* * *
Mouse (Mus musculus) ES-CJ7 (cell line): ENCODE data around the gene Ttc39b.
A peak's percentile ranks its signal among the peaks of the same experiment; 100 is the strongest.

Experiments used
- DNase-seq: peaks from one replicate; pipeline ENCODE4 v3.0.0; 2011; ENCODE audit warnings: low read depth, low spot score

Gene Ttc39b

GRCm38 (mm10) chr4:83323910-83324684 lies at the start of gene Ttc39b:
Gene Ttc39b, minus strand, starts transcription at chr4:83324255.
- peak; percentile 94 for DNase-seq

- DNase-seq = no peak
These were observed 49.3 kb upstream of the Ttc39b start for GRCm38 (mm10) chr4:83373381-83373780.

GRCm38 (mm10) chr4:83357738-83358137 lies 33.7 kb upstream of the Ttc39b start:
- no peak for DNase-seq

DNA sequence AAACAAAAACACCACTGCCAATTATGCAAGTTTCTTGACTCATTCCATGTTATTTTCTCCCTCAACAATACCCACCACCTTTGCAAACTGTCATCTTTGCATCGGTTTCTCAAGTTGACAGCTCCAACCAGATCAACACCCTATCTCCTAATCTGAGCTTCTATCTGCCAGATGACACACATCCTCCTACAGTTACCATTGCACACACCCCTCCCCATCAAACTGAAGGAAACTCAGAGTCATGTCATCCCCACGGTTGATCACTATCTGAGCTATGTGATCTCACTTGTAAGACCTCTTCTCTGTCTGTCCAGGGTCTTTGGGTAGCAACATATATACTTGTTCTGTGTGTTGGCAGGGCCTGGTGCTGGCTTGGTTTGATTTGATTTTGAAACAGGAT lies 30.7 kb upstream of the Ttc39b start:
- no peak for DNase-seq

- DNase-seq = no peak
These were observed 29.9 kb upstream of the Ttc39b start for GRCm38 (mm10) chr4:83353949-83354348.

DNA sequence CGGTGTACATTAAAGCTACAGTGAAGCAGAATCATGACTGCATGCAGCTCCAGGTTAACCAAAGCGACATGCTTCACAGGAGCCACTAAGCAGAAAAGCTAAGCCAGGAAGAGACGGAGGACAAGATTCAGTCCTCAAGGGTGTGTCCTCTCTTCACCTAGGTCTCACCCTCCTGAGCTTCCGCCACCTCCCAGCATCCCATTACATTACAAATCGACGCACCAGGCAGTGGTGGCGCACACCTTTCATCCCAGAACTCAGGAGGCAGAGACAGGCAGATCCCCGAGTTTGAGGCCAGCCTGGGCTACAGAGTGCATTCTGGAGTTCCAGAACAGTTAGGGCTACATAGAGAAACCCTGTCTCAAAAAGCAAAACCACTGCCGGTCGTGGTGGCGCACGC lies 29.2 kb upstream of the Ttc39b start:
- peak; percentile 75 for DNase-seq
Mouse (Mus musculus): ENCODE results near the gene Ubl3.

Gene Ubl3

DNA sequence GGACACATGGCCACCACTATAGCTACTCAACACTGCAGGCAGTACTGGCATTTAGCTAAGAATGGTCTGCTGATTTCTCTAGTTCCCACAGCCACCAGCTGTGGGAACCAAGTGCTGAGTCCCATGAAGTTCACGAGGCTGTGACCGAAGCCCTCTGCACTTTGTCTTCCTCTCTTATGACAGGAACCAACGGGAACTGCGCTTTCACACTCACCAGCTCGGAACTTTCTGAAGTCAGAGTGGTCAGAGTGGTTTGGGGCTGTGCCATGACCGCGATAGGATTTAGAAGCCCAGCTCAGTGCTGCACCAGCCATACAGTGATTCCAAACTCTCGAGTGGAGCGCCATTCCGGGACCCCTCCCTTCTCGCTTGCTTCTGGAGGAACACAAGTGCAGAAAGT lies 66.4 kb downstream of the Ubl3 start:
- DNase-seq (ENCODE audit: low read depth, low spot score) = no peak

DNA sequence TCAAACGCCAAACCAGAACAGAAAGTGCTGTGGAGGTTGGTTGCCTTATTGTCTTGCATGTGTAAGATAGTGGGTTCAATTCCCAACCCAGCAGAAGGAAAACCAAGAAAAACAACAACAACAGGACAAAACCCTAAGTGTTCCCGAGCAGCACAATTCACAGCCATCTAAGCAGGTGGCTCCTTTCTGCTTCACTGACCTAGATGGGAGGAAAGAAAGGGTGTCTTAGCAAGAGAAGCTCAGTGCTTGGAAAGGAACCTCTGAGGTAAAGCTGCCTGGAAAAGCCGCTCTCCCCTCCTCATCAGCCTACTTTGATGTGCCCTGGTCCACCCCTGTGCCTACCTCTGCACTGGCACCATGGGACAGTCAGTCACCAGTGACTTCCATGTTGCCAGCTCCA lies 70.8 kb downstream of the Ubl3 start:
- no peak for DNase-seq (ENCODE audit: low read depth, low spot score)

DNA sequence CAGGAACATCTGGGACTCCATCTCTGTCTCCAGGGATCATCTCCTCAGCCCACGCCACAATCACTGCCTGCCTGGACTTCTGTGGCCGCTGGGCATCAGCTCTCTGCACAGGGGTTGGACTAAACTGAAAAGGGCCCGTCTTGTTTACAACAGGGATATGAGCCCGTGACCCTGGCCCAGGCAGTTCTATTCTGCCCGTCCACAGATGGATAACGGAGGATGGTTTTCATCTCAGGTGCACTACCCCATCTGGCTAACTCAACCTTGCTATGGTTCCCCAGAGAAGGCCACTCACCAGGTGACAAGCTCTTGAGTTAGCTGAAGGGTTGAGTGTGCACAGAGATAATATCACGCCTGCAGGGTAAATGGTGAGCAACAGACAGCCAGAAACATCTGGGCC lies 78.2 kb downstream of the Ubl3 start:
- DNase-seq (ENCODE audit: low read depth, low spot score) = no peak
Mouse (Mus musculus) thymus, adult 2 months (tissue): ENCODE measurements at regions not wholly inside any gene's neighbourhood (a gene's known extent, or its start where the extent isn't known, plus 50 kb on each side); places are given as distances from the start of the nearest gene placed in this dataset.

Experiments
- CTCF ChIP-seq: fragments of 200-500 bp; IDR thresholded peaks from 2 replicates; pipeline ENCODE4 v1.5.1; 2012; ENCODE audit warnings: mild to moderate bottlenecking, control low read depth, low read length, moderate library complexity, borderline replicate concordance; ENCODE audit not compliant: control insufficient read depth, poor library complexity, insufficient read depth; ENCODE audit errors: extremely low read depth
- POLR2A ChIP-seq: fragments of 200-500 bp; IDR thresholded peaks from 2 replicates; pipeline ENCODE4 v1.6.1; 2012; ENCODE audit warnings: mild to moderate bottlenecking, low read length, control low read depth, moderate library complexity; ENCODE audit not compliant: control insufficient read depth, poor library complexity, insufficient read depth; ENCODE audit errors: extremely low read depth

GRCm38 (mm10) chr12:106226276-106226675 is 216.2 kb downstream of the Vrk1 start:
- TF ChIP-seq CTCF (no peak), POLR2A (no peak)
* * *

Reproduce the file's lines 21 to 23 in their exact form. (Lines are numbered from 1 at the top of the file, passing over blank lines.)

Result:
DNA sequence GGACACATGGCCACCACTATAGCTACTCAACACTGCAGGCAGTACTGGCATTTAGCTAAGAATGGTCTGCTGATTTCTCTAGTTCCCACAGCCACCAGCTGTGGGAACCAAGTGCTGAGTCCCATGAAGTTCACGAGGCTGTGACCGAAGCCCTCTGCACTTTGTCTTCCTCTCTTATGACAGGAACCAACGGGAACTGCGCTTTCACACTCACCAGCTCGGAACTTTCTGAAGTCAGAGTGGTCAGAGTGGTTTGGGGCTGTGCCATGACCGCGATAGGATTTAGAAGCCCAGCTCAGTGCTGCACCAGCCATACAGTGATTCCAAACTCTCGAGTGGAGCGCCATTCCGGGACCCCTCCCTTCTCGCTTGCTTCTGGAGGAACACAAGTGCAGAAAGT lies 66.4 kb downstream of the Ubl3 start:
- DNase-seq (ENCODE audit: low read depth, low spot score) = no peak

DNA sequence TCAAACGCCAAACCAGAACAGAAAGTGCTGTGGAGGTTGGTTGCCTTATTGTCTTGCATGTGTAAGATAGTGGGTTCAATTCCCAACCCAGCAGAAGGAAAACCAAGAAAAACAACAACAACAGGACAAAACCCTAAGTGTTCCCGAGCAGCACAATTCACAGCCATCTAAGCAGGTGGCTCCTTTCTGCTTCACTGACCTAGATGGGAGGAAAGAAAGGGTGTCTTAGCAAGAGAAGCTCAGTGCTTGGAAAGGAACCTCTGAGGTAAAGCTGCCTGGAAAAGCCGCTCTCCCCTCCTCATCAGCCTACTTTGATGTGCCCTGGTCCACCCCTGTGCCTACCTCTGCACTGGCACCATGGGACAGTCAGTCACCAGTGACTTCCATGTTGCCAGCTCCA lies 70.8 kb downstream of the Ubl3 start: